As logically expected, the higher the required reliability of detection, the tighter the standard deviation of the tool has to be. Since all tools have error claims based on a certainty or probability of detection that must be accounted for, minimum detection limits and standard deviation measurements taken in infinite combinations ensure that a measured monitoring defect, plus the measurement error, do not reach or exceed critical defect sizes.
Tool Measurement Error
Two approaches were used to account for tool measurement error in crack detection sizing criteria. In the first approach, minimum detection limits are defined by the monitoring defect, and the standard deviation is defined by the difference between the monitoring and critical defects. With a 99.9% detection reliability (probability that a detected flaw is not critical enough to be critical in service), between 3-9% of the wall thickness would represent the required detection range.
This can be compared to a 12-16% wall thickness standard deviation range that is much lower for many typical ILI tools (corresponds to 15-20% at 80% certainty (POD) as reported by the tool manufacturer and assuming a normal distribution error). If 95% detection reliability is selected (meaning that 95% of the time the pipe will have a higher strength level and consequently can tolerate a larger defect depth), the required standard deviation of the tool for Class 1 locations would be between 8-14% of the wall thickness and would overlap with many ILI defect detection capabilities.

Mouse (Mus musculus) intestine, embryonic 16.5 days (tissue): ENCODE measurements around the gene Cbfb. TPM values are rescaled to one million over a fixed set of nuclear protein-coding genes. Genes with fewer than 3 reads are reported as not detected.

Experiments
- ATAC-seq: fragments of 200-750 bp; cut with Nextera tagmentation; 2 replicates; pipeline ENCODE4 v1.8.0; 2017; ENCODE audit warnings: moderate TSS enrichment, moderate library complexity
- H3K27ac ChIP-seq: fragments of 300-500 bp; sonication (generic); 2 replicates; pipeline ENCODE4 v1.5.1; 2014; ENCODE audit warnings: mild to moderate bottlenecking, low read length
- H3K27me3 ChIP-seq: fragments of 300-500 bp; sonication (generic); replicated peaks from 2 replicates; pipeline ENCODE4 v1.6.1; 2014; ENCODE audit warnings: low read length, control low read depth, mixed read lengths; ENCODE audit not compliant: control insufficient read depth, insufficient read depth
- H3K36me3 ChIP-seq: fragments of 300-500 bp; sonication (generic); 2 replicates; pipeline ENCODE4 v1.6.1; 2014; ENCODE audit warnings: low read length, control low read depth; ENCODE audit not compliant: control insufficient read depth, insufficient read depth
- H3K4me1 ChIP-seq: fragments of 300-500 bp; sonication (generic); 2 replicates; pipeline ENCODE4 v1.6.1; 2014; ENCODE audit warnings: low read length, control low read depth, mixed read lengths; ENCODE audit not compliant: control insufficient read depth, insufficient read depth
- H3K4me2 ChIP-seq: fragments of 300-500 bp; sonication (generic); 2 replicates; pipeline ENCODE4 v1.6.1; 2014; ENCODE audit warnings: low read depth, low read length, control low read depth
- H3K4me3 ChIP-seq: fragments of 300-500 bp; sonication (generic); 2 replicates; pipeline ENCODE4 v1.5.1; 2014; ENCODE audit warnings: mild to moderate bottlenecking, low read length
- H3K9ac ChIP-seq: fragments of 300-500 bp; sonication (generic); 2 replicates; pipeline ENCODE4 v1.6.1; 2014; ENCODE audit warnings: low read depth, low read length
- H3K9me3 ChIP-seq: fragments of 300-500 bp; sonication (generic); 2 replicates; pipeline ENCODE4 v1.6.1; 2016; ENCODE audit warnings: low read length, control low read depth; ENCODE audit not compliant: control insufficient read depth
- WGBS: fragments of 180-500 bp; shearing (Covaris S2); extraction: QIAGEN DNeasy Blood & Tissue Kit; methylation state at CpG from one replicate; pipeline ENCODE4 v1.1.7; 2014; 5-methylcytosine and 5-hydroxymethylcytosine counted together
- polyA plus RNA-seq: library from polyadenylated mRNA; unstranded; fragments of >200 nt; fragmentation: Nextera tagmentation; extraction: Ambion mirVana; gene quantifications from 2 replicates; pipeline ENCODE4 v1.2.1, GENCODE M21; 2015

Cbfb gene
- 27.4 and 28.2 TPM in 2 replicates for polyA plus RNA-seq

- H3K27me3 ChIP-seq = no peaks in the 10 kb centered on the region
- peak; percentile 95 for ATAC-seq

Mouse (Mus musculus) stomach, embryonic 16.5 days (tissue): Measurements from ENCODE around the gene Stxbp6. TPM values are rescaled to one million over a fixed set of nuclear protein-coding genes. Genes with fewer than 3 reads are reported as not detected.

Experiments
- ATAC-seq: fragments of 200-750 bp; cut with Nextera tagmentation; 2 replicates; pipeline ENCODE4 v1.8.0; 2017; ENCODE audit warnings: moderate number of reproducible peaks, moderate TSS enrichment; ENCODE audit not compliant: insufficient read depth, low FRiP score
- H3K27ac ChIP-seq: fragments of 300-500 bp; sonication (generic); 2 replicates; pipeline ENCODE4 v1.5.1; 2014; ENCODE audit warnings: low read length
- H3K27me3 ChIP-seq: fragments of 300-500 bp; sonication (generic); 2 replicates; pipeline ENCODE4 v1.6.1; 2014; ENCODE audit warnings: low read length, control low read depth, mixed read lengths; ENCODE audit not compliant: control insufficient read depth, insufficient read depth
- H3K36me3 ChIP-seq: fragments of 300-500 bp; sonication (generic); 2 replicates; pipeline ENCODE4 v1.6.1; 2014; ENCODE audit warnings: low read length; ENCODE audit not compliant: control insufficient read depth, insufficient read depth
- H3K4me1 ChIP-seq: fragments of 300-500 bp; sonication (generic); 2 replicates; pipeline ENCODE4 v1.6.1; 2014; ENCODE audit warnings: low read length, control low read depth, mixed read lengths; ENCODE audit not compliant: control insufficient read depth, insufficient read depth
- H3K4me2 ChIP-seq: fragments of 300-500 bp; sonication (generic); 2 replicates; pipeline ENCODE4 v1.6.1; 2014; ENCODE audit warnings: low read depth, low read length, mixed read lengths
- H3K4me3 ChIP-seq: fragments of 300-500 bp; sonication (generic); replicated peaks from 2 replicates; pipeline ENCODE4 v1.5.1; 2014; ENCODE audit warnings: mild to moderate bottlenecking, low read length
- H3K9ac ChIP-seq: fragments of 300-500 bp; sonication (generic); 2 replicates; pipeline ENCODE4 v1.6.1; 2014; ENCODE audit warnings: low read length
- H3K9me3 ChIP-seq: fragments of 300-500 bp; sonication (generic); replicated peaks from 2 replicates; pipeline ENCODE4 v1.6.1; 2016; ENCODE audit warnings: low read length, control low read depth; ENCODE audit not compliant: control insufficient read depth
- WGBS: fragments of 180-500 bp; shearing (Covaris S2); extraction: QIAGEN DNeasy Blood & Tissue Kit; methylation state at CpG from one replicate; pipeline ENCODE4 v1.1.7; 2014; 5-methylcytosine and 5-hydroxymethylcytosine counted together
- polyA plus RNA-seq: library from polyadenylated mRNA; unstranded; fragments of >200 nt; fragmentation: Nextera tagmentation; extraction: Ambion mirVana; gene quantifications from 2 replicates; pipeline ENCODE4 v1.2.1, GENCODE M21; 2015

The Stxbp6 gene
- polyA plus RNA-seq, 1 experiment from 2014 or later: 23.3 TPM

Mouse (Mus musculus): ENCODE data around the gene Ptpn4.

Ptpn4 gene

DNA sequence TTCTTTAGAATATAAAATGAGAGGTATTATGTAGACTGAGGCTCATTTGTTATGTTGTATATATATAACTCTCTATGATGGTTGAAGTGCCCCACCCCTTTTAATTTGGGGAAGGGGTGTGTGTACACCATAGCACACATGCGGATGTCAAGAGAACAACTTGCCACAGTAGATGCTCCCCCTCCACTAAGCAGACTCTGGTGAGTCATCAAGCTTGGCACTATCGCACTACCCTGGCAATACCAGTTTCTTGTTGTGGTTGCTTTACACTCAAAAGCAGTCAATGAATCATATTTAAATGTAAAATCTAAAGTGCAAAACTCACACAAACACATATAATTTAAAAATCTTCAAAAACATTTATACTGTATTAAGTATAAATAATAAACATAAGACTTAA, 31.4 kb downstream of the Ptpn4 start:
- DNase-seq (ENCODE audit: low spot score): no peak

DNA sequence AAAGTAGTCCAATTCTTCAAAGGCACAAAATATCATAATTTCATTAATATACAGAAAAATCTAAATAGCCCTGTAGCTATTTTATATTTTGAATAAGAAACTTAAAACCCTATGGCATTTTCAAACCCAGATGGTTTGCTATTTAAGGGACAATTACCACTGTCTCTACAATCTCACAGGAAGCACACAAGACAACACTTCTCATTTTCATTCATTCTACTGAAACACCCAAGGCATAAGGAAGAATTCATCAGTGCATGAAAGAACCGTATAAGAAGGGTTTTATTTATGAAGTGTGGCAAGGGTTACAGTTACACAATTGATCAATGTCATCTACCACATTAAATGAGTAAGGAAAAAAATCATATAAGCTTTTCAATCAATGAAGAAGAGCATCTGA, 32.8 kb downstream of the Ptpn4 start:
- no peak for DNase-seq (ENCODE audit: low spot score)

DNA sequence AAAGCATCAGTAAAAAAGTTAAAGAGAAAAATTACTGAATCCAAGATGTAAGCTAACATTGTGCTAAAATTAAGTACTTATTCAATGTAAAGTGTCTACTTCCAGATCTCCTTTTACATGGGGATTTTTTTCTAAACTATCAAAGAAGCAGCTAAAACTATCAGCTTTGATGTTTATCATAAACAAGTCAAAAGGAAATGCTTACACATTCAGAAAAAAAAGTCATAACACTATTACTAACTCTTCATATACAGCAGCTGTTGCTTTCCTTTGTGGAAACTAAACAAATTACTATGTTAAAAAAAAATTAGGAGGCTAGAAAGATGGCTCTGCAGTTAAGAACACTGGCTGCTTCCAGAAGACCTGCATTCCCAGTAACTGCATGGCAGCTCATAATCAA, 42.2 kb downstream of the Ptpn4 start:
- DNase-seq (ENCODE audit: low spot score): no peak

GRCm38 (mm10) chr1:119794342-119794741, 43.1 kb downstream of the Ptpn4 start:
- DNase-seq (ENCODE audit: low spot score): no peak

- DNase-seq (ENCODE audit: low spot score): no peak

In Figure 3, the upper dashed curves represent critical flaw sizes for the operating stress, the heavy solid curves represent critical flaw sizes for the required hydrostatic test level for the respective operating class and the tool measurement error is accounted for by the four light solid curves assuming 5% to 20% error at 80% certainty (POD).
In the second approach, the detection limit is lowered for specific standard deviations so the measured defect enlarged by the measurement error does not exceed the “monitoring” defect size. As illustrated in Figure 4, with a 99.9% reliability detection limit for an ILI tool with an error of ±20% at 80% certainty (equivalent to a standard deviation of 15.6% of wall thickness from Table 1), the detection limit would be about 68% of the monitoring defect size. For a tool with a ±10% error, the detection limit would be about 81% of the monitoring defect size.
If the monitoring defect size is considered for detection (as it will be smaller than the critical defect size), the additional margin of safety would account for uncertainties in material property and hoop stress, as well as tool measurement errors.
Critical circumferential defects are not effectively determined by hydrostatic testing. Axial stresses due to pressure and constrained thermal stresses do not exert a tensile stress large enough to lead to failure. Axial stresses from soil movement or other natural events that could cause large circumferential cracks or crack-like defects to become a pipeline integrity threat must be considered.
The failure assessment diagram (FAD) procedure used to develop the alternative welding workmanship in Appendix A of API 1104 was used for this determination with two options. Option 2 allows the use of specific ductility values – crack tip opening displacement (CTOD) values are used – and Option 1 allows pre-developed ranges for defect depth and length tied to two levels of weld ductility.